“This research builds a picture that there is a clear need for education on both sides in relation to what the deal needs to achieve for success, with many purchasers admitting they feel out of their depth when it comes to procuring cloud solutions and a need for providers to keep up with the pace of regulatory change in order to allow customer compliance. Vendors who work with their customers in the areas mentioned are able to use the terms and conditions as a deal enabler, not a deal breaker.”

Request a full report at www.eversheds.com/spotlight-on-the-cloud/

Executive Summary

To ensure more success and a ‘win, win’ for all parties it is important that difficult issues are dealt with at the outset. The top five areas to consider are:

  1. What does the customer need to achieve in terms of regulatory compliance / concerns and can the supplier help the customer achieve this? This can include data privacy and data residency issues but can include other regulatory obligations – for example for the Financial Services and Pharma sectors.
  2. Are the levels of security and any customer ambitions to audit and penetration test able to be offered by the supplier through their current model or, for hybrid and private cloud, agreed changes?
  3. Are the sales promises capable of being documented in the contract?
  4. Is there agreement as what service and assistance will be offered upon exit, including as to data transfer? 5. Can the parties reach agreement around liability in the contract, recognising that cloud isn’t an insurance policy but that customers demand sufficient comfort in this area?

In summary, there needs to be full transparency as to what is and is not included in the proposed contract. Involving advisers at the beginning of discussions can help ensure these difficult issues are aired in the right way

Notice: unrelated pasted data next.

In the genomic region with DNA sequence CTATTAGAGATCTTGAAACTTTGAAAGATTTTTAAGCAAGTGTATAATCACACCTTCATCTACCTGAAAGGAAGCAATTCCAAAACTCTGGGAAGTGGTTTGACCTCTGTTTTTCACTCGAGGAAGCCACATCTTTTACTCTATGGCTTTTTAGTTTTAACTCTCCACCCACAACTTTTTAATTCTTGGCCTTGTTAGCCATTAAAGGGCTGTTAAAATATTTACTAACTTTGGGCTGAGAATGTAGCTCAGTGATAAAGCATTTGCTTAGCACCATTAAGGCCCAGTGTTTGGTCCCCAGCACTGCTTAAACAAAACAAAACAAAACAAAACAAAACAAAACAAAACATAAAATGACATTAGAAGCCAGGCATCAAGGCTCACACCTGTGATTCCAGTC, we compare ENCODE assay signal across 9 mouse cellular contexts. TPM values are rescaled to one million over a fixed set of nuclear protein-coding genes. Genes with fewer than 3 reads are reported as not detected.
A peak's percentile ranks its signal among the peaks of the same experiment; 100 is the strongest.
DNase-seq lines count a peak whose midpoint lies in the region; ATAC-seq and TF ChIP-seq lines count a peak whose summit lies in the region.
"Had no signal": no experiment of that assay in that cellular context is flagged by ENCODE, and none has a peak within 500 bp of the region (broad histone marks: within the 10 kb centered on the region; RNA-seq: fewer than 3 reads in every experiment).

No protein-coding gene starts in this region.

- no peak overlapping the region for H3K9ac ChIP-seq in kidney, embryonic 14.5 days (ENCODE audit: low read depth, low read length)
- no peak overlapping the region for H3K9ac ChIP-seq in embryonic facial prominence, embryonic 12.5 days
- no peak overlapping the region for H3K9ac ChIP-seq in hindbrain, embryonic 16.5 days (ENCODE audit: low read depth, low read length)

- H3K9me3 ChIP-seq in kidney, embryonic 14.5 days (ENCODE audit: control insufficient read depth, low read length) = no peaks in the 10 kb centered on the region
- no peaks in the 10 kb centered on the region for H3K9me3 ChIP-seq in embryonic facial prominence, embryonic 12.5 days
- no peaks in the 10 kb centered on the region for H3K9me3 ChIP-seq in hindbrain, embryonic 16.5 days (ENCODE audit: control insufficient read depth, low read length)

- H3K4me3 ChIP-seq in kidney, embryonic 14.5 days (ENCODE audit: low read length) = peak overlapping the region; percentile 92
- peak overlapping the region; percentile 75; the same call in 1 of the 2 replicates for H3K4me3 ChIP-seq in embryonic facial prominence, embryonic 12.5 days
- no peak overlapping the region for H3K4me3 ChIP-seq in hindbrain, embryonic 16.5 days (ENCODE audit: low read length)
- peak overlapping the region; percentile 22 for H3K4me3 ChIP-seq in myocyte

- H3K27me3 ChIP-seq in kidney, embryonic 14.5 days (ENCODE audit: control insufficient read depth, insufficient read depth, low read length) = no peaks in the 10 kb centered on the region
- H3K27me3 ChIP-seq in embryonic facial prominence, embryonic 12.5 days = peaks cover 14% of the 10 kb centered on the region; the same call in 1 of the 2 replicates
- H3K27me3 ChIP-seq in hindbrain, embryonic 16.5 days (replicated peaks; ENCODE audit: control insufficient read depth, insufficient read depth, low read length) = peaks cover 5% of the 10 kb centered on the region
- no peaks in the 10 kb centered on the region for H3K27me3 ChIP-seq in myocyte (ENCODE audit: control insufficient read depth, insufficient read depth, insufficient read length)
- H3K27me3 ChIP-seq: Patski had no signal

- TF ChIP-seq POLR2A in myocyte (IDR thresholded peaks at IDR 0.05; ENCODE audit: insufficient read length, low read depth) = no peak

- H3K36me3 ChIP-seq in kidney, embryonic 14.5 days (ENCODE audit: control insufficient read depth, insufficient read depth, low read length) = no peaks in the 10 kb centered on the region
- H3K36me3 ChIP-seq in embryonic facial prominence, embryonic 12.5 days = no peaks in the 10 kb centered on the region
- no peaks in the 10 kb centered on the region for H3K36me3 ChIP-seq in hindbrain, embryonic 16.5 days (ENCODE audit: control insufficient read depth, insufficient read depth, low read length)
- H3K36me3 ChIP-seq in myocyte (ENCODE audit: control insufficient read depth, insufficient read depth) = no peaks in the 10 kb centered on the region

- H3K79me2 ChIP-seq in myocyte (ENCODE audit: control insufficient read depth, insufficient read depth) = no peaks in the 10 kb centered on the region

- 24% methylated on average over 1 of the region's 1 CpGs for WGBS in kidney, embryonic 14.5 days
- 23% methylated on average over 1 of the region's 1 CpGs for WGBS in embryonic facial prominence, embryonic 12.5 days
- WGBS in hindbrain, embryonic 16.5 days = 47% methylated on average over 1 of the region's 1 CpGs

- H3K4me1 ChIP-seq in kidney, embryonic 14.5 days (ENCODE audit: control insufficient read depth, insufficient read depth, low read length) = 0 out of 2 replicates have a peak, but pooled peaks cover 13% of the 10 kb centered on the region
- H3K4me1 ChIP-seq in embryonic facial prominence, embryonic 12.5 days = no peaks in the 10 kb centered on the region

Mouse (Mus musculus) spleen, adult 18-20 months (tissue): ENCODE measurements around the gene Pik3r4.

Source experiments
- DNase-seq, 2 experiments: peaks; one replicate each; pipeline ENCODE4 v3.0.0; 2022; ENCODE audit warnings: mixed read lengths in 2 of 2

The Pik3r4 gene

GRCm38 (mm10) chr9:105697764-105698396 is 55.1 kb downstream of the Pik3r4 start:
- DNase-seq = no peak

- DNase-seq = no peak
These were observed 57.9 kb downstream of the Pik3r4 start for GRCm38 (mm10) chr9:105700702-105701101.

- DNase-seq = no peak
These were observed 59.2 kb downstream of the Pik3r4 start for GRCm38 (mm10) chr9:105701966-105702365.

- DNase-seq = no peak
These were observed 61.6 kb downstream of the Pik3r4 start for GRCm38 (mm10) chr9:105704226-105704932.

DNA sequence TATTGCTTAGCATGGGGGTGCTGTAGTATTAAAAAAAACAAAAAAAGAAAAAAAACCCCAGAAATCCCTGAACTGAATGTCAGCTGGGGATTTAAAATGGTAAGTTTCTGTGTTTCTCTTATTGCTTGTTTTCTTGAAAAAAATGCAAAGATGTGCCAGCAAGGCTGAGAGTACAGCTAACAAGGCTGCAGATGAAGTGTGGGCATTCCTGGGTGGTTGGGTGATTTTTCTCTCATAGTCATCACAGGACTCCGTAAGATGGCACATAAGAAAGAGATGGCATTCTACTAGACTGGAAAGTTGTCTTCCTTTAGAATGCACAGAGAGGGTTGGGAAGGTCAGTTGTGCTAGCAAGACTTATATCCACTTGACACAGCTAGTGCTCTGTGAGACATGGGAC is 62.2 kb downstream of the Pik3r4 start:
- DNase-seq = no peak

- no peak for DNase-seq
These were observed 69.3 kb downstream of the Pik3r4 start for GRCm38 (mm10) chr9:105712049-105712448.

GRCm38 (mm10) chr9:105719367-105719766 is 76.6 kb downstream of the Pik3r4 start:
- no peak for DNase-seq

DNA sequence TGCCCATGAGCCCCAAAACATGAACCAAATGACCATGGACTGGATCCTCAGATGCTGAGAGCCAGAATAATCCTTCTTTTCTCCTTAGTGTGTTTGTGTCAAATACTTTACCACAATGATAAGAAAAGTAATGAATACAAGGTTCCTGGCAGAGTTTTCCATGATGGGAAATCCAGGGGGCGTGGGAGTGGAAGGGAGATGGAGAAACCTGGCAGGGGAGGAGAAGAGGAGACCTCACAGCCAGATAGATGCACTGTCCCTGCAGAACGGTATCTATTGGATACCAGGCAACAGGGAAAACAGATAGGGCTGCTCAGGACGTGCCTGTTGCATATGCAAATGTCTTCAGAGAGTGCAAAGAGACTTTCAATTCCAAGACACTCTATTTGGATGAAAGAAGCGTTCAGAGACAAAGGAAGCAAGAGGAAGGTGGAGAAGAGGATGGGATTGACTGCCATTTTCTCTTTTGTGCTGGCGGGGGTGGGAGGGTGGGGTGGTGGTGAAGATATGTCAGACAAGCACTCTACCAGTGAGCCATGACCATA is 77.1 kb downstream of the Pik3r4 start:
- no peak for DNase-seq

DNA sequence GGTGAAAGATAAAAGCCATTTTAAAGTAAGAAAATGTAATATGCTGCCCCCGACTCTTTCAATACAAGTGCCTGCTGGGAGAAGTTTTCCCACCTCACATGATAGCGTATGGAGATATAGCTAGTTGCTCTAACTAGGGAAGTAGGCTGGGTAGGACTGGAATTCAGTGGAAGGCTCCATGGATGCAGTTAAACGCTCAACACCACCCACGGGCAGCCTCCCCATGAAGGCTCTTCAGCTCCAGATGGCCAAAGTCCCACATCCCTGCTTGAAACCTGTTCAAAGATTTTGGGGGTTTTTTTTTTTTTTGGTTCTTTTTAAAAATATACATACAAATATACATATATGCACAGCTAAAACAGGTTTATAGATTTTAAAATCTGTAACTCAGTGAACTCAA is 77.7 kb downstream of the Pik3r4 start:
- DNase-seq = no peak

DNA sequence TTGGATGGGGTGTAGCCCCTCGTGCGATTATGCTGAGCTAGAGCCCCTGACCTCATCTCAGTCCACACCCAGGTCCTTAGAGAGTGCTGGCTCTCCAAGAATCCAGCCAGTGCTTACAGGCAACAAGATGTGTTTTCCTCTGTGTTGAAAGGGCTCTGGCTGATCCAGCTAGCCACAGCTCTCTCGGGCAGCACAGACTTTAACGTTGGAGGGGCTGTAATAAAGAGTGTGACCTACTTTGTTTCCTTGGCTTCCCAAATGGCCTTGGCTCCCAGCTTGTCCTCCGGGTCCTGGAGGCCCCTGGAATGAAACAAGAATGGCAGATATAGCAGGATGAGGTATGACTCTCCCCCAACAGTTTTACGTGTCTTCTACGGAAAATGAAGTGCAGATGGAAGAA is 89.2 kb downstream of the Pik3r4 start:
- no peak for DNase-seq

Key Findings

Uptake of Cloud – Who, What and Why?

  • 77% of purchasers expect to increase their level of spend on cloud services during the next 18 months.
  • The greatest demand for cloud services across Europe and the US is coming from the Telecoms, Media & Technology (TMT) sector (35% and 29% respectively). Whilst secondary adopters were: Professional Services (20% in Europe) and Pharmaceuticals (18% in the US). The Financial Services sector is also becoming a strong adopter of cloud, with recent FCA guidance in the UK around this area giving customers some comfort.
  • A third of cloud service providers believe scalability is the most important benefit offered to customers, whereas the most common benefit identified by purchasers was the increased delivery agility to support its business.
  • The most common functions that businesses have adopted cloud functions for are customer-facing websites and portals, email and established SaaS applications.
  • Businesses are more reluctant to use cloud services for external payment services.
  • Businesses feel more comfortable with private or hybrid cloud solutions. 33% of purchasers said they will never adopt public cloud. US customers are much more comfortable with public cloud.

Negotiating Cloud Contracts – The Final Hurdle, but a Major One

  • 27% of purchasers have walked away from at least one deal once it got to the contract negotiation stage.
  • 60% of those purchasers cite the inability to reach agreement on terms and conditions as the reason for the deal failing, with data protection terms being the most contentious area.
  • A third of purchasers who had walked away from a deal said it was because they weren’t informed where their data would be hosted, while 28% said it was due to a lack of adequate security breach reporting.
  • Cloud providers also realise the contract stage is problematic – 57% have lost deals at this stage
  • More than half (51%) of cloud services providers believe deals break down due to price or political/cultural/regulatory restrictions.